Over the course of 20 years, UCLA Health Sound Body Sound Mind has refined its approach to supplementing physical education programs throughout the Los Angeles area. This year, for the first time, our program will move beyond the scope of middle and high schools and includes a citywide initiative for the community of Huntington Park, expanding access to health resources for all residents.
Huntington Park is located in southeastern Los Angeles, with more than 97 percent of the community identifying as Hispanic or Latino. In 2012, the California Center for Public Health Advocacy named Huntington Park the most overweight city in California, with 53 percent of children and adolescents self-identifying as obese or overweight.
UCLA Health Sound Body Sound Mind is working with two community partners to improve the lives of all Huntington Park citizens by focusing on health, fitness and nutrition.
The partnership between UCLA Health Sound Body Sound Mind, Huntington Park Parks and Recreation (HPPR) and Sustainable Economic Enterprises of Los Angeles (SEE-LA) was initiated by a grant from the UniHealth Foundation. The UniHealth Foundation is a non-profit philanthropic organization whose mission is to support activities that significantly improve the health and well-being of individuals and communities.
In 2017, UCLA Health Sound Body Sound Mind provided Henry T. Gage Middle School with a state-of-the-art fitness center. “In our first year working with Gage Middle School, we saw some of the largest increases in student fitness levels ever at SBSM,” says Sound Body Sound Mind executive director Matthew Flesock. “We saw that this community, while lacking in resources, was a vibrant place and a strong candidate for a large-scale community health improvement project.”
Today, UCLA Health Sound Body Sound Mind is back in Huntington Park and eager to make a greater impact.
In keeping with the UCLA Health SBSM model, the UniHealth grant provides funding for new fitness centers at Chester W. Nimitz Middle School, Huntington Park High School and Linda Esperanza Marquez High School, as well as further improvements to the existing fitness center at Henry T. Gage Middle School. The schools receive a comprehensive curriculum and professional development for physical education teachers. When the new facilities are complete, UCLA Health SBSM will have provided fitness centers to all public, non-charter middle and high schools in Huntington Park.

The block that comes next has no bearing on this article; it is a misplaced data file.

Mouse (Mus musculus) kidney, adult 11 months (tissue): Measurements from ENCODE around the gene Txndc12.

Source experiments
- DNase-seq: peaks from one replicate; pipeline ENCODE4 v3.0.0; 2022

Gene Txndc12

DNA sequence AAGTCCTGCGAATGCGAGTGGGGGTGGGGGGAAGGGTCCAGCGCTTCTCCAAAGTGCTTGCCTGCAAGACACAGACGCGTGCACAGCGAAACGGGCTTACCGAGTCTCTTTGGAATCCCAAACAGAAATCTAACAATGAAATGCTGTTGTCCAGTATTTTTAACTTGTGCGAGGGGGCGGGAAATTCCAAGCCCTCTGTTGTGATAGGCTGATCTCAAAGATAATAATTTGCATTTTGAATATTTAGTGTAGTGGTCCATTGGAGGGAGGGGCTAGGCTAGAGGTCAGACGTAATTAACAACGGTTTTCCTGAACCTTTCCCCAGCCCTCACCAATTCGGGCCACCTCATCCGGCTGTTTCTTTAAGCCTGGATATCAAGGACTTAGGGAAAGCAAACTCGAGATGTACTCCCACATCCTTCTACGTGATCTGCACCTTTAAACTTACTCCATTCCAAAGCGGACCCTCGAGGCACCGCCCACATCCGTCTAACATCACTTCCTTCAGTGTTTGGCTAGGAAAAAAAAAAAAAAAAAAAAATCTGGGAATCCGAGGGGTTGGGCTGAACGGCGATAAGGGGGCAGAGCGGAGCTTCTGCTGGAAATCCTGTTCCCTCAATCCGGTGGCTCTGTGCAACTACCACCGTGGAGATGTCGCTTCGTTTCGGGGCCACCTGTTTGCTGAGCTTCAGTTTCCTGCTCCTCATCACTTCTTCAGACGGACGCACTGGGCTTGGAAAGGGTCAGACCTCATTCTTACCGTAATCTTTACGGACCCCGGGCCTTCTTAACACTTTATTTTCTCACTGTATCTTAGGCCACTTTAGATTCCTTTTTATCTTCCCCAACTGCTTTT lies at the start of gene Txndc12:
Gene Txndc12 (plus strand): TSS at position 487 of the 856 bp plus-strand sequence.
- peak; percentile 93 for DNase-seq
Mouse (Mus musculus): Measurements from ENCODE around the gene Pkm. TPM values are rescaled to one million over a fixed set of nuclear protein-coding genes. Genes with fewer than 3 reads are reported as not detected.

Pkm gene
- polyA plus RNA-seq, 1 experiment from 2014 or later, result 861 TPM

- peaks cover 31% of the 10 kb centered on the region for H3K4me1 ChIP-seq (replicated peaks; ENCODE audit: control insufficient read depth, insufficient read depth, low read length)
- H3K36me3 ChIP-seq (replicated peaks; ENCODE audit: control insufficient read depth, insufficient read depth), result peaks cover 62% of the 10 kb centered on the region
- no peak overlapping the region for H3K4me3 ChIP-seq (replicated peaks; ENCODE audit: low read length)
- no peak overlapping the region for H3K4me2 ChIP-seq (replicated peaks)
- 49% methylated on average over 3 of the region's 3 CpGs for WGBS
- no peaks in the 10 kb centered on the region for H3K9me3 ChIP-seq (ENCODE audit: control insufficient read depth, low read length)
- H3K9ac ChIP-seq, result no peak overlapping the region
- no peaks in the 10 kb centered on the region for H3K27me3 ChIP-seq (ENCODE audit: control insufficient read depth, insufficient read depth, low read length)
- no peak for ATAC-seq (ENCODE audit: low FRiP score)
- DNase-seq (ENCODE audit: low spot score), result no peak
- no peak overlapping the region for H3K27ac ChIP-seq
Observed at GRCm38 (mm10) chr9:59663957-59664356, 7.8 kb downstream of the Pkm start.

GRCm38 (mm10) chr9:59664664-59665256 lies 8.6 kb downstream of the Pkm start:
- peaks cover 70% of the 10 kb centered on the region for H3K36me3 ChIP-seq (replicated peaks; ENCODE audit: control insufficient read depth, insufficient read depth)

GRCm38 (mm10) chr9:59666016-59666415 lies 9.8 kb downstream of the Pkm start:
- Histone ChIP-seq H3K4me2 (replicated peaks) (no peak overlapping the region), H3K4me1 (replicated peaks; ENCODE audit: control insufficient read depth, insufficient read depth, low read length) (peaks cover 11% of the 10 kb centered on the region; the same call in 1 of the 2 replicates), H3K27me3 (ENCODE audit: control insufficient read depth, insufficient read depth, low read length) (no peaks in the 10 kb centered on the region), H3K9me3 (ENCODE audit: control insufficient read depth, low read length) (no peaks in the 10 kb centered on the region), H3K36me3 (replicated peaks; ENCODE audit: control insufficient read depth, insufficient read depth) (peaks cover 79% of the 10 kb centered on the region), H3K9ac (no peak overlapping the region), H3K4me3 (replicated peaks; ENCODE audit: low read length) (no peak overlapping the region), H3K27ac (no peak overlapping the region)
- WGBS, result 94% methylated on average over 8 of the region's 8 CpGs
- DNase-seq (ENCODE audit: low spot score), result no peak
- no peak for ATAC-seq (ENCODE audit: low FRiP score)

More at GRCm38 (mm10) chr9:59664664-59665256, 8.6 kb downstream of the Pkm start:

The grant also provides funding to outfit two community fitness centers operated by HPPR with state-of-the-art fitness equipment and two parks with outdoor exercise equipment, making fitness resources more accessible to all Huntington Park community members.
The Huntington Park Parks and Recreation Department offers a wide range of recreational classes and activities suitable for all age groups, including sports leagues, youth programs, fitness classes and activities and a weekly farmers’ market. The grant will also provide funding for financially disadvantaged Huntington Park residents to take these classes for free or at a discounted rate. This funding will focus on foster youth and other populations whose access to recreation may be limited by their ability to pay.
Free monthly nutrition and cooking classes will also be offered to residents to encourage healthy eating habits. SEE-LA provides these classes as part of their effort to increase the availability of locally grown, fresh, affordable produce for all Angelenos, and promote the health of low-to-moderate income Los Angeles area residents. Since 1991, SEE-LA has provided services and programs that support healthy food access, affordability and knowledge across Los Angeles through its six operating farmers’ markets and more than 300 nutrition education and cooking classes yearly.
Other HPPR resources include support for an annual city-wide health expo and 5K run, which supports community health and wellness.
Teachers from this year’s cohort of schools gather at Linda Esperanza Marquez High School in Huntington Park for a full day of development training on the SBSM curriculum.
Each year UCLA Health Sound Body Sound Mind trains physical education teachers in the SBSM curriculum, which includes a nutritional component.